The result is a funny yet sharp and experimental novel that meanders with purpose, intercut with memories from the narrator’s early life in Haiti, and riffs on the influence of Basho, Borges, and Baudrillard.

The plot’s fairly simple: pressed for time, the writer throws out a crazy book title to his publisher, who loves it and cuts the writer a check, who leaves the office laughing. Complications follow as the writer tries to research the book, and things get out of hand when a Japanese consul tries to intervene.

But the writer’s joke on his publisher turns out not to be a joke, because he says, “I really do consider myself a Japanese writer.” But how can a Haitian writer living in Montreal claim to be Japanese? Eventually, Laferrière gives one form of answer: “Years later, when I became a writer and people asked me, ‘Are you a Haitian writer, a Caribbean writer, or a French language writer?’ I answered without hesitation: ‘I take on my reader’s nationality. Which means that when a Japanese person reads me, I immediately become a Japanese writer.’”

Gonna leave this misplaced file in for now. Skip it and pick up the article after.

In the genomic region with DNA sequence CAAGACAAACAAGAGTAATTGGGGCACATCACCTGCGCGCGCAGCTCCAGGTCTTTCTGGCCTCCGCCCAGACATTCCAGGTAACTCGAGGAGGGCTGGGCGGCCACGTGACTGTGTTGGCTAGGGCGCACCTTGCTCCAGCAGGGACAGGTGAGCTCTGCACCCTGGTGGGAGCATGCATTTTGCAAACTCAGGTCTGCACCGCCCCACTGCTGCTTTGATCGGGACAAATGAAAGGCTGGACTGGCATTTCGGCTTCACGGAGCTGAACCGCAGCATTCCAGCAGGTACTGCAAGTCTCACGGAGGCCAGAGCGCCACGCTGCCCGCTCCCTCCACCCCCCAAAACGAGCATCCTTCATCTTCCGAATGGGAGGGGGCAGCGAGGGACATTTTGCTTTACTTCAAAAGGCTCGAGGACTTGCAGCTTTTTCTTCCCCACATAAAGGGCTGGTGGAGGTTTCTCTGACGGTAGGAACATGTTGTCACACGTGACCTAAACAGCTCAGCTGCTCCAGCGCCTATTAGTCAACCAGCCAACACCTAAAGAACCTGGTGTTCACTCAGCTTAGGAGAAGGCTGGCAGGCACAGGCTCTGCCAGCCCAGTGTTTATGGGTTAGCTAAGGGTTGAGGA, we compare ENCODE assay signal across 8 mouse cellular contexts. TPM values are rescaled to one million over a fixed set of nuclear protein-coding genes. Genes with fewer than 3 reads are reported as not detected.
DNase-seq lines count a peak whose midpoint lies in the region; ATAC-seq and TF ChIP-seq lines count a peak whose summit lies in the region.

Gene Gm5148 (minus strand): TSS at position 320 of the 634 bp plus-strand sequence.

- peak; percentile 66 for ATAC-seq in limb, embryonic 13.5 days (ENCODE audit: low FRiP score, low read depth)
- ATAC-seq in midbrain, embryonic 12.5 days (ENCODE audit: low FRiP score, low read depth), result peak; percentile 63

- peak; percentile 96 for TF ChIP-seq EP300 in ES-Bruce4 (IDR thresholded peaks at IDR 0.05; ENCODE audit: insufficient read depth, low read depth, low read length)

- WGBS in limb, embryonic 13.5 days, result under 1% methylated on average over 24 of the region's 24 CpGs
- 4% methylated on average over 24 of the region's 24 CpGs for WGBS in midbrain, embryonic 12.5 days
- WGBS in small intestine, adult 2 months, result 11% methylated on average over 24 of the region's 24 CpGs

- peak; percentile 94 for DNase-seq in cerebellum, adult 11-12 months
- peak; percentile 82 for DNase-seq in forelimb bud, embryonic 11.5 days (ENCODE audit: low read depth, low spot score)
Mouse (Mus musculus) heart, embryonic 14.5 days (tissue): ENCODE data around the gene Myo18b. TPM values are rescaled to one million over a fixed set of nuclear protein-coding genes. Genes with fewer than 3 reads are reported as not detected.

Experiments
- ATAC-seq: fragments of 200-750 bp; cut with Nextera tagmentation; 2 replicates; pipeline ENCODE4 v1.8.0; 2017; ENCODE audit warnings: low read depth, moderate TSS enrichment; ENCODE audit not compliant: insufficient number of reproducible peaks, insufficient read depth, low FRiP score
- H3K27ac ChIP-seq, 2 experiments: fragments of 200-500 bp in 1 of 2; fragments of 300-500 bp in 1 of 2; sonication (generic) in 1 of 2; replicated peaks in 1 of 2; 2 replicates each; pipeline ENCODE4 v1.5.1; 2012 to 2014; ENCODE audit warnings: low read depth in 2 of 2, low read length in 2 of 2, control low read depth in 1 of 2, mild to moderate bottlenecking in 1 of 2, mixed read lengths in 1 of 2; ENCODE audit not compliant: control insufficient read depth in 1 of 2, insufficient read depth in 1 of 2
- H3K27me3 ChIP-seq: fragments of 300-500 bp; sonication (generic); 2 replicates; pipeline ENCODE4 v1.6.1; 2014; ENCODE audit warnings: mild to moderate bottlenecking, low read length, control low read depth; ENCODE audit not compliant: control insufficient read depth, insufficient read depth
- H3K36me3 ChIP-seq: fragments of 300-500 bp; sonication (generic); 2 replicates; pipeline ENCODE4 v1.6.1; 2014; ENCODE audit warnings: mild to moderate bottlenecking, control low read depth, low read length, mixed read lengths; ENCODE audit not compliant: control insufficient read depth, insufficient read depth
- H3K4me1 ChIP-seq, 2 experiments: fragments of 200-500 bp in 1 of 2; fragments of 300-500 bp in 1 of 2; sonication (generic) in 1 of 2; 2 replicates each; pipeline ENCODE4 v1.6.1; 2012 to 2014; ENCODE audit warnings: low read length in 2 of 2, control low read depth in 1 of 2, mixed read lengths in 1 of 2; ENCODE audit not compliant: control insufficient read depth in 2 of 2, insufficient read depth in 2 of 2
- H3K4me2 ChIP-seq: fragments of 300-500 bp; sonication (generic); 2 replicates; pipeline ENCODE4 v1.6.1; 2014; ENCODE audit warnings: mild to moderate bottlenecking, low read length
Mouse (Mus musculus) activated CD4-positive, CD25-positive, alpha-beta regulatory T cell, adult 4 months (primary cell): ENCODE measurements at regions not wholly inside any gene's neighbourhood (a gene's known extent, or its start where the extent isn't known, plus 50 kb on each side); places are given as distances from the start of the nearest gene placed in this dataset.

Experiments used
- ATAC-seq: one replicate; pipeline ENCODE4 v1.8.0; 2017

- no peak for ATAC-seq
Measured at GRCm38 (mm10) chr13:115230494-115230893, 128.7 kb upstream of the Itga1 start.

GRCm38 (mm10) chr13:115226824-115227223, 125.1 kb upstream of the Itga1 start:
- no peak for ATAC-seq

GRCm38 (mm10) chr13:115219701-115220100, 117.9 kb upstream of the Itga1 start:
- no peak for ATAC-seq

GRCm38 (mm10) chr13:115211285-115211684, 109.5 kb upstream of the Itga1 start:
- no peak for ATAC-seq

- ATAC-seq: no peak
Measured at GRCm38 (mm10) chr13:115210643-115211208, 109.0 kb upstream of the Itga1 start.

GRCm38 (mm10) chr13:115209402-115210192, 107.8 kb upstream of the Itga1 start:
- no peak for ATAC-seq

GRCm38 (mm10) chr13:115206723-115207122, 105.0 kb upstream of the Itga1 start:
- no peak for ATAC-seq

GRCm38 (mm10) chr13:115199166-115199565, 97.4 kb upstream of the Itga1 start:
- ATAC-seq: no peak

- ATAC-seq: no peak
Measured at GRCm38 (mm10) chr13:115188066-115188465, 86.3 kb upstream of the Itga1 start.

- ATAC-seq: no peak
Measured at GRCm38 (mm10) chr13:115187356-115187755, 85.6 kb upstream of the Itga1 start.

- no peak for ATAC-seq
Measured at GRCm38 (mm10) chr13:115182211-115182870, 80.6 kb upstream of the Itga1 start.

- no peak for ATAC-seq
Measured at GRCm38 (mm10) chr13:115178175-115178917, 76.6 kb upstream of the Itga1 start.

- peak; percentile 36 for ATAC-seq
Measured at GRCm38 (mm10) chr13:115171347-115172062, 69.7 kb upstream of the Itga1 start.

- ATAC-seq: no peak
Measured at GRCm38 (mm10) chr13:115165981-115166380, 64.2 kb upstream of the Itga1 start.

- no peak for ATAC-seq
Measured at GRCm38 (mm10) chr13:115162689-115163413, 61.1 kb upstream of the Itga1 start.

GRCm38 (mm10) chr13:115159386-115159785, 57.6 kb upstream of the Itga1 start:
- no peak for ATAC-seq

At another point, he elaborates on this idea: “Born in the Caribbean, I automatically became a Caribbean writer. The bookstore, the library and the university rushed to pin that title on me. Being a writer and a Caribbean doesn’t necessarily make me a Caribbean writer . . . Actually, I don’t feel any more Caribbean than Proust, who spent his life in bed. I spent my childhood running. That fluid sense of time still lives in me.”

Writing like this kept me reading and loving this book, wondering about what happens to the self during the time that we read, and what becomes of us later on as we remember and keep reassembling those memories of books we loved.

....